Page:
- Recurrent BV: Recurrence of BV is common, and in some cases, it may be necessary to use extended or repeated courses of antibiotics. For recurrent BV, longer treatment regimens or maintenance therapy with lower doses of antibiotics might be prescribed.
- Partner Treatment: It is generally not necessary to treat male sexual partners for BV, as the condition is not considered a sexually transmitted infection. However, in cases of recurrent BV, some providers may consider treating male partners to help reduce the risk of reinfection.
- Probiotics: Some studies have explored the use of probiotics (beneficial bacteria) to restore the vaginal microbiota and prevent BV recurrence. Probiotic supplements containing specific strains of lactobacilli may be prescribed or recommended by healthcare providers.
- Avoiding Triggers: Avoiding potential triggers that might disrupt the vaginal flora, such as excessive douching, scented feminine hygiene products, and unprotected sexual activity with multiple partners, may help reduce the risk of BV recurrence.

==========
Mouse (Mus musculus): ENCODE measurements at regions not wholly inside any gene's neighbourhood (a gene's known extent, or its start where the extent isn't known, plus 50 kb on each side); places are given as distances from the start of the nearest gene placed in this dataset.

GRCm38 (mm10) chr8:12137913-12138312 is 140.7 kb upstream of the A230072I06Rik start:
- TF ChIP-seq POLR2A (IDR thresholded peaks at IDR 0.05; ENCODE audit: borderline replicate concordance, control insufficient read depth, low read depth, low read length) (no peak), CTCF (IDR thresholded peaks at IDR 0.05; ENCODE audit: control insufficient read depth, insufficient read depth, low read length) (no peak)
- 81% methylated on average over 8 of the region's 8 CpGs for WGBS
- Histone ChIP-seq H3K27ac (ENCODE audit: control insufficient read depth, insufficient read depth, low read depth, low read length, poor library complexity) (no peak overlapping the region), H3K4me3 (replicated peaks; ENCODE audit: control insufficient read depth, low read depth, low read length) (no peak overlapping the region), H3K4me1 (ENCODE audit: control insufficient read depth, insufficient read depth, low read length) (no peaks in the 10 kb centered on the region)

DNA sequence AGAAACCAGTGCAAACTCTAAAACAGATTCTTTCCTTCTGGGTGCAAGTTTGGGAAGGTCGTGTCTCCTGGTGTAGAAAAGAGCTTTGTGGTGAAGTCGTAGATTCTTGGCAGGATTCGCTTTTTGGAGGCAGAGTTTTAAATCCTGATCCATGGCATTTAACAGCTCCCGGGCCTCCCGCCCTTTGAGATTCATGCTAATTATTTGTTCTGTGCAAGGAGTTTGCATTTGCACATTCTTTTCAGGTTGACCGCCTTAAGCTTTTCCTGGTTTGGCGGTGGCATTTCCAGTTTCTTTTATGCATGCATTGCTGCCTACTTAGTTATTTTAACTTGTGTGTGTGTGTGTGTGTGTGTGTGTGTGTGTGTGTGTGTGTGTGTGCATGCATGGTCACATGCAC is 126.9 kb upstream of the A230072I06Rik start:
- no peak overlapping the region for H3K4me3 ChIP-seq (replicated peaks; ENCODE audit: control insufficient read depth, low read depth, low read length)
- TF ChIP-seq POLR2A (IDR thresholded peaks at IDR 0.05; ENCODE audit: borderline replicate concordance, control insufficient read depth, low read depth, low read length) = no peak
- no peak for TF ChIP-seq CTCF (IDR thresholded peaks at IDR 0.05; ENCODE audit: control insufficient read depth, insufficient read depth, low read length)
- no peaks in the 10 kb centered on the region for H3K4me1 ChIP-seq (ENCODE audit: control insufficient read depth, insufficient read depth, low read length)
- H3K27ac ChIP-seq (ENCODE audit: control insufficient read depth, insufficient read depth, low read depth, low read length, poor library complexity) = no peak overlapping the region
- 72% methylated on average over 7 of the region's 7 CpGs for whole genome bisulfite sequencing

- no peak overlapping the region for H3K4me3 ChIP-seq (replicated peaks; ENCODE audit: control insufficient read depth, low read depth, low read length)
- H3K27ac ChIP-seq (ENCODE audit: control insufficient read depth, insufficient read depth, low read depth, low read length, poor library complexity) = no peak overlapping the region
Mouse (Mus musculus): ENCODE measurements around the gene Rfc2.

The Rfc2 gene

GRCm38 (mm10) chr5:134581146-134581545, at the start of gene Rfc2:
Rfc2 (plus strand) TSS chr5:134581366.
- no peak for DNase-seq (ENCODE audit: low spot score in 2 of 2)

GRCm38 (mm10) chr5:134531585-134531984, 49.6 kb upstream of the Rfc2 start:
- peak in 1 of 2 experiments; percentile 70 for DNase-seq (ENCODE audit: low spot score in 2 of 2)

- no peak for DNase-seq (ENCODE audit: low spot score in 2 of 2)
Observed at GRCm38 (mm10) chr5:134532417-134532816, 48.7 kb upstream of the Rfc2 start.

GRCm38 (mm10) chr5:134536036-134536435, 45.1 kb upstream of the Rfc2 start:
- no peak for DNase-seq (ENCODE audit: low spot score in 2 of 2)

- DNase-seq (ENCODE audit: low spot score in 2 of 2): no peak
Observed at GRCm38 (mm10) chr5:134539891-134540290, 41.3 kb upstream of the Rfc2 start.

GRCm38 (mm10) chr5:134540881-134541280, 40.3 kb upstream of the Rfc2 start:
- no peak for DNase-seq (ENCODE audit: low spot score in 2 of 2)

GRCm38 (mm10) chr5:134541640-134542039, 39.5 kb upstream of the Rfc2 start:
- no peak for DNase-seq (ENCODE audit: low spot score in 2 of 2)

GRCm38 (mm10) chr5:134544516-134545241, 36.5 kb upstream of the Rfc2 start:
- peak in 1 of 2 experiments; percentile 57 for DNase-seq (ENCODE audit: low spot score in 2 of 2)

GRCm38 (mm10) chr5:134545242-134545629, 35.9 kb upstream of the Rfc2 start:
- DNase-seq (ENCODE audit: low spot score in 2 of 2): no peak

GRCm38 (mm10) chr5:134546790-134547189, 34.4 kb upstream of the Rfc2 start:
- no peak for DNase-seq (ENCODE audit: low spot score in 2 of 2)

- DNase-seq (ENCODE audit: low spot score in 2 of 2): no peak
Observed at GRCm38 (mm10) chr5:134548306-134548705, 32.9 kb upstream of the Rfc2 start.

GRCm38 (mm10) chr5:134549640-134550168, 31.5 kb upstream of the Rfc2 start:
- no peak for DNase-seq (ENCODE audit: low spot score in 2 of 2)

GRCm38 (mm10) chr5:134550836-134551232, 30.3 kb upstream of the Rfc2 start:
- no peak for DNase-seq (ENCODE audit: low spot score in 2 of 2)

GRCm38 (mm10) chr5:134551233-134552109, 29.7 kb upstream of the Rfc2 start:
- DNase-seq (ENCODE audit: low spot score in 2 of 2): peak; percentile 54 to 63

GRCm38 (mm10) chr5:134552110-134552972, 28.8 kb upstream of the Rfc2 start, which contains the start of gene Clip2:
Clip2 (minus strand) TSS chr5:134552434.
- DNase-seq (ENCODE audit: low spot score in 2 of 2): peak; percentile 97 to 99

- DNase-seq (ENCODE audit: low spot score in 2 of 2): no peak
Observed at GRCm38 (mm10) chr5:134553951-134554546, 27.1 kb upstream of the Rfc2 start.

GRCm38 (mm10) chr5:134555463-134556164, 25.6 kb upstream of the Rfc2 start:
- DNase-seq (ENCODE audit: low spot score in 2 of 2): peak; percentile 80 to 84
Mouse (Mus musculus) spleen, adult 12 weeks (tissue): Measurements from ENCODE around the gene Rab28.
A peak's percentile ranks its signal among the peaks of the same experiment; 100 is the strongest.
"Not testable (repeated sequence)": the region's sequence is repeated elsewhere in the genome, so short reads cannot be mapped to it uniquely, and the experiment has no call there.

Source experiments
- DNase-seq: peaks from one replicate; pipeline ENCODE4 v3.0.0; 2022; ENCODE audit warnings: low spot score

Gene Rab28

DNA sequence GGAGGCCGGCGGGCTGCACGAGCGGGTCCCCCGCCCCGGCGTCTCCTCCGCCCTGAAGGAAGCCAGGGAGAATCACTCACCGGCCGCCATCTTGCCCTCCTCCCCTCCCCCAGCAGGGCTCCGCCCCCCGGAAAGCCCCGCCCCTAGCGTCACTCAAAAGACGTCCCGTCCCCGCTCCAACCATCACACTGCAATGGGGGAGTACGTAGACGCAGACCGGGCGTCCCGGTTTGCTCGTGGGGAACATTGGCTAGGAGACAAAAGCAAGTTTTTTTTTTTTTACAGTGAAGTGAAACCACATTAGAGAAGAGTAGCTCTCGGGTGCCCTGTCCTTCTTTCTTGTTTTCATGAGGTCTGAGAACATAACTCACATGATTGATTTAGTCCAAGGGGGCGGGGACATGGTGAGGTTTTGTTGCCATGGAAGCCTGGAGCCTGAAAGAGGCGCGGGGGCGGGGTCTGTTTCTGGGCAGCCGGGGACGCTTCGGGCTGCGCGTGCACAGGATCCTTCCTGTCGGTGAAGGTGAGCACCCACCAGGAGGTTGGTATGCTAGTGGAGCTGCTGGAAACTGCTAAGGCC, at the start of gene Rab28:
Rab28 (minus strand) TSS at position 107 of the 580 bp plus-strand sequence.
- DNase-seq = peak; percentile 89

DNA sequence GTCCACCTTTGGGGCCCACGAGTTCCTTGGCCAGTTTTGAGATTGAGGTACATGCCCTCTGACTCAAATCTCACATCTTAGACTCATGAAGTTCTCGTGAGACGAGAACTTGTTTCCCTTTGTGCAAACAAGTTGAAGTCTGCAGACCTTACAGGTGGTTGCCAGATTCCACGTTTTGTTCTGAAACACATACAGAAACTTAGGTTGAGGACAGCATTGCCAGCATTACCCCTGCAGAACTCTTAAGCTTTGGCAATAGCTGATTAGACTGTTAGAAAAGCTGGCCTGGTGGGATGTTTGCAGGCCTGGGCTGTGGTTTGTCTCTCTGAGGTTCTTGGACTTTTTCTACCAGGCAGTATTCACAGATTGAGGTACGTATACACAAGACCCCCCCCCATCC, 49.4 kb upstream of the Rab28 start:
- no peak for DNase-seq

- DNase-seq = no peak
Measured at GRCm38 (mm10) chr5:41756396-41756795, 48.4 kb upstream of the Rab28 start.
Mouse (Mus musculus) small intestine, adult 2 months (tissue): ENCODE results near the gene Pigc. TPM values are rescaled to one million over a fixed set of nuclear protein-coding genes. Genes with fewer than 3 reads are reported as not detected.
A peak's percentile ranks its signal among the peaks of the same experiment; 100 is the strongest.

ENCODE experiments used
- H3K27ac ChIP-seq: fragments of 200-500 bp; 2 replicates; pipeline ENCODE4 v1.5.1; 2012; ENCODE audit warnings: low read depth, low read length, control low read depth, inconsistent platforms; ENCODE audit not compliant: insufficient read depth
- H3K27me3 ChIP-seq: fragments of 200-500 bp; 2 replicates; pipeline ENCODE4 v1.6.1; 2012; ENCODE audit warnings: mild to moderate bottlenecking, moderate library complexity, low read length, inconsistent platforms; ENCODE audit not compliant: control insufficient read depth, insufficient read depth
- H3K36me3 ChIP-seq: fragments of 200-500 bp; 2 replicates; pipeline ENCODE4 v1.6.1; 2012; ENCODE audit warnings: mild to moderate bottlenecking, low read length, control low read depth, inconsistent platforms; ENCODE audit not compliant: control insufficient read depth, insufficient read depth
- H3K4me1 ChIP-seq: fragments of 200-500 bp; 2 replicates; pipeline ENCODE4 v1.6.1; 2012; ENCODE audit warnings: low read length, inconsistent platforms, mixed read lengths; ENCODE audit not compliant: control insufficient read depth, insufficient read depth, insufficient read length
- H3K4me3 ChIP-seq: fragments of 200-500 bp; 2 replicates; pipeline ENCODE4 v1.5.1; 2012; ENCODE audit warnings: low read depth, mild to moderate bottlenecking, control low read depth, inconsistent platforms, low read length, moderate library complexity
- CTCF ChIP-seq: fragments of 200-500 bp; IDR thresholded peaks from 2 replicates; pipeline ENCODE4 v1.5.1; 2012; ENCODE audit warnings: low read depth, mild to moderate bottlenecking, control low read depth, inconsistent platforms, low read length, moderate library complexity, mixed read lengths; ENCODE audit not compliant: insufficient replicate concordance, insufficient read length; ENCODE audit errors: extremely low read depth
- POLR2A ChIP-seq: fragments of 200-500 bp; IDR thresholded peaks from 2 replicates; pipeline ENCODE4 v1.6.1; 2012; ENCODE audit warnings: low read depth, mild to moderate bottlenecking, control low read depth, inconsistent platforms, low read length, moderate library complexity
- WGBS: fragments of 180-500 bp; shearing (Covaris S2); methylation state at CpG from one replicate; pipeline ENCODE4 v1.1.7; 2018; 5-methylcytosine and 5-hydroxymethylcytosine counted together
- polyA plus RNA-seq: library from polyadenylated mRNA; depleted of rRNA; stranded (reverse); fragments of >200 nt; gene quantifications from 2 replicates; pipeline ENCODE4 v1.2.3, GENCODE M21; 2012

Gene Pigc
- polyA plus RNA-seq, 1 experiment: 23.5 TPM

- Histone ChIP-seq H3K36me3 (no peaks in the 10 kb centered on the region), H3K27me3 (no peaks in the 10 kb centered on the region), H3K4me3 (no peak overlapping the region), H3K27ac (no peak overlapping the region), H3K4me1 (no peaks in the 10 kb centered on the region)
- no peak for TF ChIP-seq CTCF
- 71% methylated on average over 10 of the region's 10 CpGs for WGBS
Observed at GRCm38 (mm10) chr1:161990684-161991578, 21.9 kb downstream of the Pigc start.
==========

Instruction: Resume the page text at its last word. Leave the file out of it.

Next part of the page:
It is crucial to complete the full course of antibiotics as prescribed, even if symptoms improve before the treatment period is over. If symptoms persist or recur after treatment, it is essential to follow up with a healthcare provider for further evaluation and management.
Preventing Gardnerella vaginalis and bacterial vaginosis (BV) involves maintaining a healthy vaginal environment and promoting a balanced vaginal microbiota. While it may not always be possible to completely prevent BV, the following measures can help reduce the risk of its development:
- Practice Good Hygiene: Maintain proper genital hygiene by cleaning the external genital area with mild soap and water. Avoid using douches or harsh cleansers inside the vagina, as they can disrupt the natural balance of bacteria.